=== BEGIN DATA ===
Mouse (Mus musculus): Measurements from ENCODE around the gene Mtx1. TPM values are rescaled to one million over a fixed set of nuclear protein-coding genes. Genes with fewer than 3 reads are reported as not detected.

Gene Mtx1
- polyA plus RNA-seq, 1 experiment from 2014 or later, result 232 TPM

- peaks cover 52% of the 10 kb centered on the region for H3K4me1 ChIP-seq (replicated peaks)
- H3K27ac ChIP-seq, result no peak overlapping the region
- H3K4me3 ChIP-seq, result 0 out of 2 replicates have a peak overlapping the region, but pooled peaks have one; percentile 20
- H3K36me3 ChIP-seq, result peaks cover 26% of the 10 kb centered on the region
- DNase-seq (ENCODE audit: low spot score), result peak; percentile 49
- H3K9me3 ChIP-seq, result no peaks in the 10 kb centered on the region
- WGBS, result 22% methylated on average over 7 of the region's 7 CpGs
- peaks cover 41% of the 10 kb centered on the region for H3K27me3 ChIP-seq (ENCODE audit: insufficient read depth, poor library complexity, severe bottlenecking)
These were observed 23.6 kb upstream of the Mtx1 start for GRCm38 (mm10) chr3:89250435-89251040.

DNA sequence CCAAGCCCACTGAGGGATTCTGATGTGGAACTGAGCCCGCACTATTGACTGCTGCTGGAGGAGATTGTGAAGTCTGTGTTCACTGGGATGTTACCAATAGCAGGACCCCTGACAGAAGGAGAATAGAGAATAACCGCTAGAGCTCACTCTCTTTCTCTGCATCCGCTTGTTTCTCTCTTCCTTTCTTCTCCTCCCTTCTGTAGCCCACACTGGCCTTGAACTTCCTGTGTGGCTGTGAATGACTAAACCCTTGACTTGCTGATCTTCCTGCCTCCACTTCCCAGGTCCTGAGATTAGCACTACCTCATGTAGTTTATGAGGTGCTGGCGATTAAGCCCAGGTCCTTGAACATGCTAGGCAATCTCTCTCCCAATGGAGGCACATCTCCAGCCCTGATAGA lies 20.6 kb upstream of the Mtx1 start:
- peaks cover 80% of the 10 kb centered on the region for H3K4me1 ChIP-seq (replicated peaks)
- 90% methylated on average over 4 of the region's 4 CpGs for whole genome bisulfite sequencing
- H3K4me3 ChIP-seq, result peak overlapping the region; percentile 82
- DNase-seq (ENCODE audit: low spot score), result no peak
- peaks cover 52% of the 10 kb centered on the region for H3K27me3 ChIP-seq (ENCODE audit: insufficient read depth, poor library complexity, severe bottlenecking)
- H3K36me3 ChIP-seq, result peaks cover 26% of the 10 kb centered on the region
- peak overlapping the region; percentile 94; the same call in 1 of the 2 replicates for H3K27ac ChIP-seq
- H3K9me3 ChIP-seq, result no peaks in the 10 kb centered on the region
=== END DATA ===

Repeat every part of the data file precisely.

Mouse (Mus musculus): Measurements from ENCODE around the gene Mtx1. TPM values are rescaled to one million over a fixed set of nuclear protein-coding genes. Genes with fewer than 3 reads are reported as not detected.

Gene Mtx1
- polyA plus RNA-seq, 1 experiment from 2014 or later, result 232 TPM

- peaks cover 52% of the 10 kb centered on the region for H3K4me1 ChIP-seq (replicated peaks)
- H3K27ac ChIP-seq, result no peak overlapping the region
- H3K4me3 ChIP-seq, result 0 out of 2 replicates have a peak overlapping the region, but pooled peaks have one; percentile 20
- H3K36me3 ChIP-seq, result peaks cover 26% of the 10 kb centered on the region
- DNase-seq (ENCODE audit: low spot score), result peak; percentile 49
- H3K9me3 ChIP-seq, result no peaks in the 10 kb centered on the region
- WGBS, result 22% methylated on average over 7 of the region's 7 CpGs
- peaks cover 41% of the 10 kb centered on the region for H3K27me3 ChIP-seq (ENCODE audit: insufficient read depth, poor library complexity, severe bottlenecking)
These were observed 23.6 kb upstream of the Mtx1 start for GRCm38 (mm10) chr3:89250435-89251040.

DNA sequence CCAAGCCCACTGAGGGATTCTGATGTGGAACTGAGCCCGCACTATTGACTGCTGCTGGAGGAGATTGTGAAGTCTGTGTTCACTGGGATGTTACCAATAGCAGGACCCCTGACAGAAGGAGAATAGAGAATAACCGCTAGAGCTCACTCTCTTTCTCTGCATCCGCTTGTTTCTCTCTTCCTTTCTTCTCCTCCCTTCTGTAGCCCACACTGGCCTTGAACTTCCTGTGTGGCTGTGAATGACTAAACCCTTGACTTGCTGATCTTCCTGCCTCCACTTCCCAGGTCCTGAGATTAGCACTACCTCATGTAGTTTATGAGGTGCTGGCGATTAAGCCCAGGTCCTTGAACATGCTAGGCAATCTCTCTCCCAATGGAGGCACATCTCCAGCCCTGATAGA lies 20.6 kb upstream of the Mtx1 start:
- peaks cover 80% of the 10 kb centered on the region for H3K4me1 ChIP-seq (replicated peaks)
- 90% methylated on average over 4 of the region's 4 CpGs for whole genome bisulfite sequencing
- H3K4me3 ChIP-seq, result peak overlapping the region; percentile 82
- DNase-seq (ENCODE audit: low spot score), result no peak
- peaks cover 52% of the 10 kb centered on the region for H3K27me3 ChIP-seq (ENCODE audit: insufficient read depth, poor library complexity, severe bottlenecking)
- H3K36me3 ChIP-seq, result peaks cover 26% of the 10 kb centered on the region
- peak overlapping the region; percentile 94; the same call in 1 of the 2 replicates for H3K27ac ChIP-seq
- H3K9me3 ChIP-seq, result no peaks in the 10 kb centered on the region